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RE: 2 kinds of runners. Which are you?
You will need to wait a bit longer for my answer to your question about the young punk who wants some training. First I want to continue explaining some of my basic training concepts.
In the past there has been too much misunderstanding about the different use of training terminology; I want to be sure you understand what I mean when I use some technical expressions.
Training. Time and Space Matters
I see every training program as an organised schedule of different stimulae, the main goal of which is to get the runner into optimal shape for the target event.
Each individual stimulus is made up of a precise management of time and space – the running pace. Each training stimulus can be considered from that viewpoint.
1/ Specific training; directly linked to the target event.
2/ General training; not directly linked to the target event, but important nonetheless.
Some more basic concepts can be linked to the target race pace. To create a specific stimulus linked to target race pace, there are 3 fundamental paces;
1/ To run faster than race pace for a shorter period/ distance than race distance.
2/ To run at race pace.
3/ To run slower than race pace, for a longer period/ distance than race distance.
Three other “artificial” concepts can also be abstracted from the target event;
1/ Speed: To run a short distance in a maximal effort, quite close to individual maximum effort.
2/ Resistance: To run at an intensity very close to that of race pace, or at a pace very close to race pace.
3/ Endurance or Persistence: To run longer than race distance at a pace that is clearly slower and less intense than race pace.
Two other ideas are also connected to the time and space concept;
1/ Intensive: It means to run faster, and consequently the need to train over short distances or in short time durations and come close to your fastest paces.
2/ Extensive: It means to run longer than race duration / distance, which means running slower than race pace so as to last the whole distance or duration of the session.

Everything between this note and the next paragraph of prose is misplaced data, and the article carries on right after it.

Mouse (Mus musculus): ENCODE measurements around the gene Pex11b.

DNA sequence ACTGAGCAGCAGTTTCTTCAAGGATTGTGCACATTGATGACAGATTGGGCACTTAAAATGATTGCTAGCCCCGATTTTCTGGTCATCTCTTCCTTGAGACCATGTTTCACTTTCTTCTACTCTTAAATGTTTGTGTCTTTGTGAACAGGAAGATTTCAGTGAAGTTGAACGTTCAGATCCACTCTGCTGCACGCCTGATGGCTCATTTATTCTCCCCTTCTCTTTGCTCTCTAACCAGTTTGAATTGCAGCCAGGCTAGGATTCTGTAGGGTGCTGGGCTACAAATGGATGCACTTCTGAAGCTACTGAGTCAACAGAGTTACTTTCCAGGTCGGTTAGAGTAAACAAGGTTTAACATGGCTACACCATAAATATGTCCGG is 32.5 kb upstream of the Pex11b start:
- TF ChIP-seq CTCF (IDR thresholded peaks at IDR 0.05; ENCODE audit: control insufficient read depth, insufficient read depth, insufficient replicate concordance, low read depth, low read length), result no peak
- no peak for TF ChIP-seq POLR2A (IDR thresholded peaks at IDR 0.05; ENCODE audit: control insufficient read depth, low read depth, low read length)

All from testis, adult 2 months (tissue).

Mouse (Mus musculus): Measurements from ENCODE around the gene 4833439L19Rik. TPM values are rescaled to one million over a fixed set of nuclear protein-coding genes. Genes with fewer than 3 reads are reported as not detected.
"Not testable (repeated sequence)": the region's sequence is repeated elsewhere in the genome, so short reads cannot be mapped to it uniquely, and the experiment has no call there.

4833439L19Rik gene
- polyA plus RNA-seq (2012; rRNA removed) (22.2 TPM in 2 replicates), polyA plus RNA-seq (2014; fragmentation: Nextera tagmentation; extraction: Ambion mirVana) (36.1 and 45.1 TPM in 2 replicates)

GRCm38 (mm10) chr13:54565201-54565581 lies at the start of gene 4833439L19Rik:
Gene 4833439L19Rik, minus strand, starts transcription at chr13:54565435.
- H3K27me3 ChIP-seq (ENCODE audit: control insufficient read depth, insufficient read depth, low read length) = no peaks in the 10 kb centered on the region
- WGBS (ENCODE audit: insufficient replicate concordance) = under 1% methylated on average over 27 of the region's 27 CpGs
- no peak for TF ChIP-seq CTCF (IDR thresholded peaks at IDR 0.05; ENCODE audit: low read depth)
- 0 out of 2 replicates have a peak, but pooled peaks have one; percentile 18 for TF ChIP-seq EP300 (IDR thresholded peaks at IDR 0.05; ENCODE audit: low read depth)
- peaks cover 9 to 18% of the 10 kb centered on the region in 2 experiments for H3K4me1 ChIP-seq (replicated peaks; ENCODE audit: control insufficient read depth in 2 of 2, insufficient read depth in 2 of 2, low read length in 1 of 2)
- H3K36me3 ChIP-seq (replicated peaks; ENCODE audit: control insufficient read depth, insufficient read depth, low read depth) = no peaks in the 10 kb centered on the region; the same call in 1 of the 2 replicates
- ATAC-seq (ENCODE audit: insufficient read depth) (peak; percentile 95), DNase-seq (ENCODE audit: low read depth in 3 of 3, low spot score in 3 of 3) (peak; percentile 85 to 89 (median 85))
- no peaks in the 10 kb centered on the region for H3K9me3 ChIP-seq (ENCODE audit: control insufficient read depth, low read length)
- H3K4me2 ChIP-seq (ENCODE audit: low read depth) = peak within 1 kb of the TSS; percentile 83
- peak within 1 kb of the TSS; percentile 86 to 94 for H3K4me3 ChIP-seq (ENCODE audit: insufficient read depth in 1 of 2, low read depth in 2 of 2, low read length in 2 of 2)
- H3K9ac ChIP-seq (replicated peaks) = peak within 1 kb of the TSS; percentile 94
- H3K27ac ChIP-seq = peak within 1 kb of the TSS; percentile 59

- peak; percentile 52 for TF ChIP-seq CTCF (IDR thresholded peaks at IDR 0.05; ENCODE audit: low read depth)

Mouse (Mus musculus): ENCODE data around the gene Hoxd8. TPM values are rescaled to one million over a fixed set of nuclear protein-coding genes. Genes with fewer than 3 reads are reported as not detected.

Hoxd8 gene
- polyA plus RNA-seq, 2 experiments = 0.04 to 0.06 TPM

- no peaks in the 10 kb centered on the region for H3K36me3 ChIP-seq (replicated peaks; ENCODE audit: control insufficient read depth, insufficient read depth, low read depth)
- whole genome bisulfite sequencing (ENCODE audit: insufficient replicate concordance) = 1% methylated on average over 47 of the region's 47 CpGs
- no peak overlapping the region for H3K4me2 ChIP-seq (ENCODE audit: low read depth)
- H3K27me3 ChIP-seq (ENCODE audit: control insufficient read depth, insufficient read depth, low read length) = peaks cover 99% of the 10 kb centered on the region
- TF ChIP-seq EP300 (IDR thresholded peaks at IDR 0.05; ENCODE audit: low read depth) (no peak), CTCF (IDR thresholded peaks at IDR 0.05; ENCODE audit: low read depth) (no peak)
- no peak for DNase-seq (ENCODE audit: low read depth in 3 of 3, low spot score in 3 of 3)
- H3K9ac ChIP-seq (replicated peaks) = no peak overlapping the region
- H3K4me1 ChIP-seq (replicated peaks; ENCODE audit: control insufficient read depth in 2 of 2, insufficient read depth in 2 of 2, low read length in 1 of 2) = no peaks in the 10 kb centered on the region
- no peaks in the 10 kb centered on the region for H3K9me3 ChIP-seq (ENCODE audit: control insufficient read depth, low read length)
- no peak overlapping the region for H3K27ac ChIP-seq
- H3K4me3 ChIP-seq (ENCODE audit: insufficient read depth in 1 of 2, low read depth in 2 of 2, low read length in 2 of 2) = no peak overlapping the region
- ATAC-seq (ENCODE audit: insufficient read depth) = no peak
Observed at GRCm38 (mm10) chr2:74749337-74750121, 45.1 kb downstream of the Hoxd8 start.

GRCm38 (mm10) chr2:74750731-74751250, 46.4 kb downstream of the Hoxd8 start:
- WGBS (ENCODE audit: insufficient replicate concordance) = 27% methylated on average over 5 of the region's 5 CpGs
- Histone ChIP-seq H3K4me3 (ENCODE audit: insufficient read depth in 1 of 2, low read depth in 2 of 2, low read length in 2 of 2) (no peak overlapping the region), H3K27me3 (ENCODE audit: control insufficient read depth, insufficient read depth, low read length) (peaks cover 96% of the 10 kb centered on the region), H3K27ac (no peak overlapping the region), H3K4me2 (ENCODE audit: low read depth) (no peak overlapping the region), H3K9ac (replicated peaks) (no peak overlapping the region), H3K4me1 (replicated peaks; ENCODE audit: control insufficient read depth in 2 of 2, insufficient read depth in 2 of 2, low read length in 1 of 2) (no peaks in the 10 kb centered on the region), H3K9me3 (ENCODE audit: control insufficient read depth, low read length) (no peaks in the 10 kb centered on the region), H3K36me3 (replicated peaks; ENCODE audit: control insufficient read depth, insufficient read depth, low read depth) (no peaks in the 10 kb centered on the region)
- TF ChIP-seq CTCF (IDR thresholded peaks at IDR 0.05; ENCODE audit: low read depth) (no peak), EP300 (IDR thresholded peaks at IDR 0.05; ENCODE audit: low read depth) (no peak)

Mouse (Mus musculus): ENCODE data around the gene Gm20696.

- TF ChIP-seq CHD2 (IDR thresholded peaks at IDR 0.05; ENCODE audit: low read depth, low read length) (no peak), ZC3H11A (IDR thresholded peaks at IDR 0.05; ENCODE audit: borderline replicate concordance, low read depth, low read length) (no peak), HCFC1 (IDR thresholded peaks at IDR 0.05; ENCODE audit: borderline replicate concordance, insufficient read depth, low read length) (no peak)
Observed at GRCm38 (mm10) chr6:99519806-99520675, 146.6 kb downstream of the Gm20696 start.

Among all these “artificial concepts of discrimination” there is a specific training pace we also need to define that is called “strength endurance”. This is a pace with an intensity that is in direct connection and similar to the target event. It is a compromise of speed, resistance and endurance (each already defined above) in an intensity that is very close to race pace.
All this is basic stuff, but it can be made complex when someone discovers the “wheel” of training; intermittent running.
Therefore "Time and Space Matters" – the way I view training methodology – that’s basically a way to manage all training stimulae in agreement with a specific target event. If you want to reduce it to the minimal, or the essence of training, it can be seen as the proper management of “pace intensities” for the target event.
All running training – like most physical activities – benefits from synthesising all previous training experience and all previous training methods into a training methodology that works for you. Each successful training method has its own collective foundation based on universal logic, i.e. science, or any other method of knowledge acquisition, such as past experience or trial and error.
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